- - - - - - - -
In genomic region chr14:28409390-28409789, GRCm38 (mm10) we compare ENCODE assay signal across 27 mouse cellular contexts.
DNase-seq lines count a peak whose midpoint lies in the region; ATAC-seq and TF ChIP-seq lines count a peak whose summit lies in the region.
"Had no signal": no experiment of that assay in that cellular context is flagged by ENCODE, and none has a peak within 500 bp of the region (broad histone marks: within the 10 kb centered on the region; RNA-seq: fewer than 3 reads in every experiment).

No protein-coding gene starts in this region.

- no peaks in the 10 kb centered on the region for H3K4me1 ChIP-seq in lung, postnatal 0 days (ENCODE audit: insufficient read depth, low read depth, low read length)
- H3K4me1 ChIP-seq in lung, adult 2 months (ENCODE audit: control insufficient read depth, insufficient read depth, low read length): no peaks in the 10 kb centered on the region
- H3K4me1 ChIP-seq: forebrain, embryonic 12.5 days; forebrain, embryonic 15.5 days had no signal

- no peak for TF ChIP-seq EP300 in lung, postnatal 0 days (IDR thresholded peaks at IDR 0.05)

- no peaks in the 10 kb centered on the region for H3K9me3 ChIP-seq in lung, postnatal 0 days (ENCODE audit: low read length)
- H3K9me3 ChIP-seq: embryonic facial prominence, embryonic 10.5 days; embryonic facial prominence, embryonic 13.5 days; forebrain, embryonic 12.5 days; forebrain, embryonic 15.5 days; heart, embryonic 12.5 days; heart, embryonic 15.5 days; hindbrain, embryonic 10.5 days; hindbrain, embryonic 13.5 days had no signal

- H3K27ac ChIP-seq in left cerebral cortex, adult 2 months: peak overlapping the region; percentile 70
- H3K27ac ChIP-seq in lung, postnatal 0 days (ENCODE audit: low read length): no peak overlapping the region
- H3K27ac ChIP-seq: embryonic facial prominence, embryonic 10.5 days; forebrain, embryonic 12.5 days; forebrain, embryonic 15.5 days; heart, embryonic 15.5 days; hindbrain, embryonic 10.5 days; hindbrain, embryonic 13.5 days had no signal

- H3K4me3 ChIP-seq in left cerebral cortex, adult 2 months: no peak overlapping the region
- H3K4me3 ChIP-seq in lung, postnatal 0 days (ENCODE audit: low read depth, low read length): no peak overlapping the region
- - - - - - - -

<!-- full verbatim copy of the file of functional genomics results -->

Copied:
In genomic region chr14:28409390-28409789, GRCm38 (mm10) we compare ENCODE assay signal across 27 mouse cellular contexts.
DNase-seq lines count a peak whose midpoint lies in the region; ATAC-seq and TF ChIP-seq lines count a peak whose summit lies in the region.
"Had no signal": no experiment of that assay in that cellular context is flagged by ENCODE, and none has a peak within 500 bp of the region (broad histone marks: within the 10 kb centered on the region; RNA-seq: fewer than 3 reads in every experiment).

No protein-coding gene starts in this region.

- no peaks in the 10 kb centered on the region for H3K4me1 ChIP-seq in lung, postnatal 0 days (ENCODE audit: insufficient read depth, low read depth, low read length)
- H3K4me1 ChIP-seq in lung, adult 2 months (ENCODE audit: control insufficient read depth, insufficient read depth, low read length): no peaks in the 10 kb centered on the region
- H3K4me1 ChIP-seq: forebrain, embryonic 12.5 days; forebrain, embryonic 15.5 days had no signal

- no peak for TF ChIP-seq EP300 in lung, postnatal 0 days (IDR thresholded peaks at IDR 0.05)

- no peaks in the 10 kb centered on the region for H3K9me3 ChIP-seq in lung, postnatal 0 days (ENCODE audit: low read length)
- H3K9me3 ChIP-seq: embryonic facial prominence, embryonic 10.5 days; embryonic facial prominence, embryonic 13.5 days; forebrain, embryonic 12.5 days; forebrain, embryonic 15.5 days; heart, embryonic 12.5 days; heart, embryonic 15.5 days; hindbrain, embryonic 10.5 days; hindbrain, embryonic 13.5 days had no signal

- H3K27ac ChIP-seq in left cerebral cortex, adult 2 months: peak overlapping the region; percentile 70
- H3K27ac ChIP-seq in lung, postnatal 0 days (ENCODE audit: low read length): no peak overlapping the region
- H3K27ac ChIP-seq: embryonic facial prominence, embryonic 10.5 days; forebrain, embryonic 12.5 days; forebrain, embryonic 15.5 days; heart, embryonic 15.5 days; hindbrain, embryonic 10.5 days; hindbrain, embryonic 13.5 days had no signal

- H3K4me3 ChIP-seq in left cerebral cortex, adult 2 months: no peak overlapping the region
- H3K4me3 ChIP-seq in lung, postnatal 0 days (ENCODE audit: low read depth, low read length): no peak overlapping the region